CanDo is excited to introduce you to our newest project. Its goal is to protect wildlife by keeping discarded monofilament fishing line out of our waterways and wetlands (and wildlife).

The CA Div. of Boating and Waterways and the CA Coastal Commission websites provide instructions for making personal containers that anglers can use to store tangled fishing line until it can be properly disposed of.

It’s part of a program called Stow It Don’t Throw It. This is a youth-driven nationwide project that’s coordinated in partnership with Mote Marine Laboratory and the Sarasota Dolphin Research Program in Florida.

CanDo wants to help interested young people in the Napa Valley join this effort. We’ll help combat the dangers of monofilament fishing line by making and distributing these personal-sized fishing line recycling cans to Napans who are anglers and boaters.

Let’s get started, Napa!
You can help by:
• Collecting empty tennis ball canisters.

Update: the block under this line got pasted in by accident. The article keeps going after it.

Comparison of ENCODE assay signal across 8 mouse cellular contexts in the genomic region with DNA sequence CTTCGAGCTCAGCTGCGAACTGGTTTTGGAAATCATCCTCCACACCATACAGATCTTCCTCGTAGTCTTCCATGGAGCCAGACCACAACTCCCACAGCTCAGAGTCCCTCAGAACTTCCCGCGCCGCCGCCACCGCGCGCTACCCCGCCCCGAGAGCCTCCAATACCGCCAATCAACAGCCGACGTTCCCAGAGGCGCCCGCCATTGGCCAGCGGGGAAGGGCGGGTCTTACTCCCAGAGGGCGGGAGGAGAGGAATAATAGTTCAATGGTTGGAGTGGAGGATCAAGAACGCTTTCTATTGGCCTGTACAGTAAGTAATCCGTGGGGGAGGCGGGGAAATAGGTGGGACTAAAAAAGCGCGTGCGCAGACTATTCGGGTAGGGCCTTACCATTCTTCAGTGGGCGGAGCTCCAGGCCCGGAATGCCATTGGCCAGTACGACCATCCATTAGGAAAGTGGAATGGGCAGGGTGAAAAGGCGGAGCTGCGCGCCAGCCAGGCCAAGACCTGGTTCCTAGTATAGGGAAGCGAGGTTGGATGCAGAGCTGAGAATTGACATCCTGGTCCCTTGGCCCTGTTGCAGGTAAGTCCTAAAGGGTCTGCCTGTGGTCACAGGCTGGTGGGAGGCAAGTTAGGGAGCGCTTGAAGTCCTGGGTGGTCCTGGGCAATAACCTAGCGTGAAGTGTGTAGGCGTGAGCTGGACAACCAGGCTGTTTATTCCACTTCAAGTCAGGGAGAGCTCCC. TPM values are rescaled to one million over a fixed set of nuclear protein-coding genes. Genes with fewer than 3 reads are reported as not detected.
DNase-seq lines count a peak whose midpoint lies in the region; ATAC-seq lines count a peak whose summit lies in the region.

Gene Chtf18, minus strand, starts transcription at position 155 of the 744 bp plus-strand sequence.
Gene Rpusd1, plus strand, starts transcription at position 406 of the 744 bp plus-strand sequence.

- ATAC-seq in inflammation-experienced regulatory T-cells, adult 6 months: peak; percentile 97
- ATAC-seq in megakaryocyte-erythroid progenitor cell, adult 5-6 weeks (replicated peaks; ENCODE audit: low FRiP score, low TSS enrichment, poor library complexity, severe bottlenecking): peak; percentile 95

• Spreading the word to a youth group you know (or your family?)

For more information, contact Karen: karen@nvcando.org

Then what? Can fishing line be recycled?

At some popular fishing locations and tackle shops, used fishing line is collected then shipped off to be recycled by facilities not in Napa County.

Here in Napa County, please do not put fishing line in the blue recycling cart. Otherwise, it will wrap around the recycling machinery and cause havoc on the recycling systems (just like it does if improperly disposed of in the environment).

If disposing of it at home, please bag it and place it in the landfill cart.

If you fish, or know someone who does, please help us get out the word about safely disposing of this potentially dangerous material!

There are three of these permanent fishing line recycling stations located at Lake Berryessa– with more coming soon to the Napa area.